Tuesday, March 1, 2011

Today's Take On Q&A

You've heard of Yahoo!Answers and eHow, but have you heard of Quora?

"Think Wikipedia, but with personality, diverse opinions and frontline insights on happening trends. Think LinkedIn’s Q-and-A function, but with far less noise, spam and overt self-promotion," said Ian Edwards, blogger and author of
"Q: What’s a new tool for public relations? A: Quora." See full article here:

Quora, the Q&A site started by former Facebook employees Adam D’Angelo and Charlie Cheever, allows users to post questions, share knowledge and set the record straight on any topic out there.

How is this start-up site different from all the others out there? Take the editing function of Wikipedia, add the "follow" option from blogs and mix in some of the wit/connoisseurship from Twitter and you've got Quora.

It also happens to be a gem of a tool for Public Relations.

Edwards suggests the following as ways to utilize Quora to soup-up PR programs:

1. Build an expert profile. Thought leadership, third-party expertise, punditry, proving credentials — whatever you want to call the efforts put into developing one’s expertise in a subject, Quora is a place to do it. People who are passionate about a topic and are also gifted writers quickly gain notice.

For independent New York City retailer Jay Gurewitsch, an active Quora user since October, his posts on gifts, gift giving and skin care have led to actual in-store sales at his store Arcadia.

“If it’s any indication of the social marketing power of Quora,” he says, “I had three customers over Christmas identify themselves as Quora users and buy products based on my posts. I started Quora as a creative outlet and blogging opportunity to share my expertise in key areas, but the Quora community has been very responsive, supportive and a proven source of business.”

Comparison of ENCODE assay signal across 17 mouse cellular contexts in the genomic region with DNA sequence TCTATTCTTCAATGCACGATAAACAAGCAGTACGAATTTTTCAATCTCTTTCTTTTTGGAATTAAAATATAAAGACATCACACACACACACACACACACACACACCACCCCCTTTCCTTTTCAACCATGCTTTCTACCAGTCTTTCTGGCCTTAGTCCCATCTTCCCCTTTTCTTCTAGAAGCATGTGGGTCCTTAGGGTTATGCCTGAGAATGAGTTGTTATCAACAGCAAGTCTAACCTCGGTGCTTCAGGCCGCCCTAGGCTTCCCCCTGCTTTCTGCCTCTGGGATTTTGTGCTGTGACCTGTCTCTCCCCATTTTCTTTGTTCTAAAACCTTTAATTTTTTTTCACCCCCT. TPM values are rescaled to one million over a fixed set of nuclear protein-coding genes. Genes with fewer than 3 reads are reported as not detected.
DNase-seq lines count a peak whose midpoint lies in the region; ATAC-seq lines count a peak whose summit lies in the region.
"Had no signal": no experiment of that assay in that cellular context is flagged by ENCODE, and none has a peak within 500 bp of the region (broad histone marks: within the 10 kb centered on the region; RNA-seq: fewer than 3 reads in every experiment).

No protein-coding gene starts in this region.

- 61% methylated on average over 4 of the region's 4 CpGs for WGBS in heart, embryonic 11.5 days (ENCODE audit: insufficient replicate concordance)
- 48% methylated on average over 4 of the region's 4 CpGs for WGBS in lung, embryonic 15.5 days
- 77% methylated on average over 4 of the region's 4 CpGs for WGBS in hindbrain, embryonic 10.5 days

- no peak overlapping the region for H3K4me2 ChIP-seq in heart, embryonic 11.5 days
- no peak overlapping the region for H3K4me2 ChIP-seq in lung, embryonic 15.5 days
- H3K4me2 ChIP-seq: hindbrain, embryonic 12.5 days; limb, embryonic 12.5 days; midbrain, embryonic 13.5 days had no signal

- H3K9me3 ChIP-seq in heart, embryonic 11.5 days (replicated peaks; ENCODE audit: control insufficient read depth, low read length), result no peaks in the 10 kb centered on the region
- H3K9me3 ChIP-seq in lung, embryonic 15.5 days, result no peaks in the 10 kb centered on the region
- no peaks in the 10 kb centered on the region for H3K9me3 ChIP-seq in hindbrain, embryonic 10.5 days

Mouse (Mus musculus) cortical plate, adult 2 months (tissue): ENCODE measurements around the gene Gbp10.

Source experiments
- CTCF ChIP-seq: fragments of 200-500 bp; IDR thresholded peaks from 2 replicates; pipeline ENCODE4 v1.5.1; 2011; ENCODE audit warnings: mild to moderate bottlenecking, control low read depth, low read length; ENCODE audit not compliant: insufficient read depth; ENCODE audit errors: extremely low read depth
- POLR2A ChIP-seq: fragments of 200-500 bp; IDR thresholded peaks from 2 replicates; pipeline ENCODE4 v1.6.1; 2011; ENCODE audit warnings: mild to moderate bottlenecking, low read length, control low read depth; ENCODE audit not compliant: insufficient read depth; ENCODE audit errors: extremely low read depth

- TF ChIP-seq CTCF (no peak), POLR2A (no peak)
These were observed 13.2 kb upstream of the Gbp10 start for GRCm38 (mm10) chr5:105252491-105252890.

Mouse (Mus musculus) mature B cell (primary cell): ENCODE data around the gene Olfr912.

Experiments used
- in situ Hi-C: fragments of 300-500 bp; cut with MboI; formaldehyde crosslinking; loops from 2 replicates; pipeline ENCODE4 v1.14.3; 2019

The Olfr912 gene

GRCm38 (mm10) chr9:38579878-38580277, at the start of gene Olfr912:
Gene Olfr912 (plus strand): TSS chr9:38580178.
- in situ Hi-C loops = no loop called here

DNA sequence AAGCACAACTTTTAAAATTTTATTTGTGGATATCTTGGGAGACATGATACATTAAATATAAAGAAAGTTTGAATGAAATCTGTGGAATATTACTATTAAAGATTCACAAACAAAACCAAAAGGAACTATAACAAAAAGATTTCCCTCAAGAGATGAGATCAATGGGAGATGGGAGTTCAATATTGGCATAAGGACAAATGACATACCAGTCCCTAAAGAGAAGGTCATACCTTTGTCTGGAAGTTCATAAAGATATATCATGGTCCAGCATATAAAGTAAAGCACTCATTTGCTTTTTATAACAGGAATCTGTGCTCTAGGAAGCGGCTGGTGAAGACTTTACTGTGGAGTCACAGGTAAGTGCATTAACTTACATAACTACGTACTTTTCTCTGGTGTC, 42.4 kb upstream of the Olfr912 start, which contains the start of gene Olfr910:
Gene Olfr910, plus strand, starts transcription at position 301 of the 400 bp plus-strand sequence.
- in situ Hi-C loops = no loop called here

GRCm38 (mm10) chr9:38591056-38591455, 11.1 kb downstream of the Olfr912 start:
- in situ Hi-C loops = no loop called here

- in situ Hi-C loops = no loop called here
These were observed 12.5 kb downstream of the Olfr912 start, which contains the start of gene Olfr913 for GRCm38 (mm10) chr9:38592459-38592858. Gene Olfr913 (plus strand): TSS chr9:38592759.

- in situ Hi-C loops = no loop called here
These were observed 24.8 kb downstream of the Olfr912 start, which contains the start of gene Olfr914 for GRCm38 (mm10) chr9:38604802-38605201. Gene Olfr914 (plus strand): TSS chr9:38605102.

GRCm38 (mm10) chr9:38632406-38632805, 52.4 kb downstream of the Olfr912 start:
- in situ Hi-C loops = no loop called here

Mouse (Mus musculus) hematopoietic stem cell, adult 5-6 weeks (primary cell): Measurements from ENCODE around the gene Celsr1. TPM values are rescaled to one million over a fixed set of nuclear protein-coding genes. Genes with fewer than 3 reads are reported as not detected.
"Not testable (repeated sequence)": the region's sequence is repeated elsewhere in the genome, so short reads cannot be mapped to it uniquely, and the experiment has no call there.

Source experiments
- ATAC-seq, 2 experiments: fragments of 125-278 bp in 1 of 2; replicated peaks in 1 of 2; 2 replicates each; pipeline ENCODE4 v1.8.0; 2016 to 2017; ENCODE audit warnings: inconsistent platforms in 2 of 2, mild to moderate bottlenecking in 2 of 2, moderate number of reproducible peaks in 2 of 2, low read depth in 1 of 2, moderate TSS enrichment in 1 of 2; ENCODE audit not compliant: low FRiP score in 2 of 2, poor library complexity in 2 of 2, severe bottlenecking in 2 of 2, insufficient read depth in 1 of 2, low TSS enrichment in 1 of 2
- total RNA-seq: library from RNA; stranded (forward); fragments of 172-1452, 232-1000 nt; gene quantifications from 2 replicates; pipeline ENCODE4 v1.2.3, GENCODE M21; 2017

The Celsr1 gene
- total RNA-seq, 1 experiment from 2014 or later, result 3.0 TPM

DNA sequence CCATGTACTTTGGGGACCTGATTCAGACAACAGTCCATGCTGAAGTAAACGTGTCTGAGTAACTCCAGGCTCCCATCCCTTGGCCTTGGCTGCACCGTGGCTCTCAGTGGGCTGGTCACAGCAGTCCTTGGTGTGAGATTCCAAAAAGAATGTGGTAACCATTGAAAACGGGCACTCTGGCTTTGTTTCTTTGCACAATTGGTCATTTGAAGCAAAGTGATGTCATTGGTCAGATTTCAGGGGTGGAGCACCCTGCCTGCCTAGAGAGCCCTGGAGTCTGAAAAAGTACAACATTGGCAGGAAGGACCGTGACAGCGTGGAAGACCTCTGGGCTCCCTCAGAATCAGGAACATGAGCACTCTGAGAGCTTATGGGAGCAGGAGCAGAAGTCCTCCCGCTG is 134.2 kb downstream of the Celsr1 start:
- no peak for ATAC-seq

2. Build human capital. Quora is a platform to showcase the expertise of the people behind your brand and highlight transparency.

There are many examples of people on Quora answering questions about the brands that they work for. The trick is to keep the information contextualized, on message and relevant versus promotional and spammy or you will alienate users.

SEO is a factor here. Quora can contribute to a user’s online influence and you can search content by engines like Google.

So far, Quora doesn’t allow corporate accounts. Each question and answer can be tied back to a unique user.

3. Monitor issues and sectors. You can mine Quora for topics and emerging trends. You can also track brand mentions and industry categories relevant to your organization. The questions may be even more telling — and many are waiting for answers.

4. Access media. The answer for “Who are all the journalists on Quora?” includes a roster of about 80 reporters for media such as The Wall Street Journal, tech publications and international outlets. Tech reporters in particular have found that Quora is a valuable source for stories. Reporters have lifted some answers verbatim and reprinted with credit, like op-eds in more traditional media and other blogs. Pitching via Quora is probably not in line with the culture, but breaking news strategically via relevant Quora groups might get interesting notice and pick up.

5. Access CEOs. One early adopter is Netflix CEO Reed Hastings, who answers questions from end users as a way to build the customer experience and respond to concerns and kudos.

Steve Swasey, vice president of corporate communications at Netflix, says Quora is just one of the platforms that the DVD distributor uses to communicate. He adds that Hastings’ migration last October to Quora was organic versus a planned PR strategy.

“People started asking questions,” says Swasey. “Netflix is an open and transparent company. My CEO blogs, writes with shareholders, deals with consumers. Quora is just another channel.”

His advice: “Make sure public relations is dialed into the corporate strategy. If there is a disconnect between the CEO and public relations, then that’s trouble.

6. Create business opportunities. The contributors who are brave enough to put themselves out there in various debates may be people you want to know professionally. LinkedIn might show you someone’s résumé, but Quora shows you how that person thinks.

Meanwhile, for practitioners looking at building their client list through new expertise, Quora can give a quick primer on an array of new interests that might build a foundation for new client relationships.

What do you all think? Will Quora stand the test of time or is it just a good effort?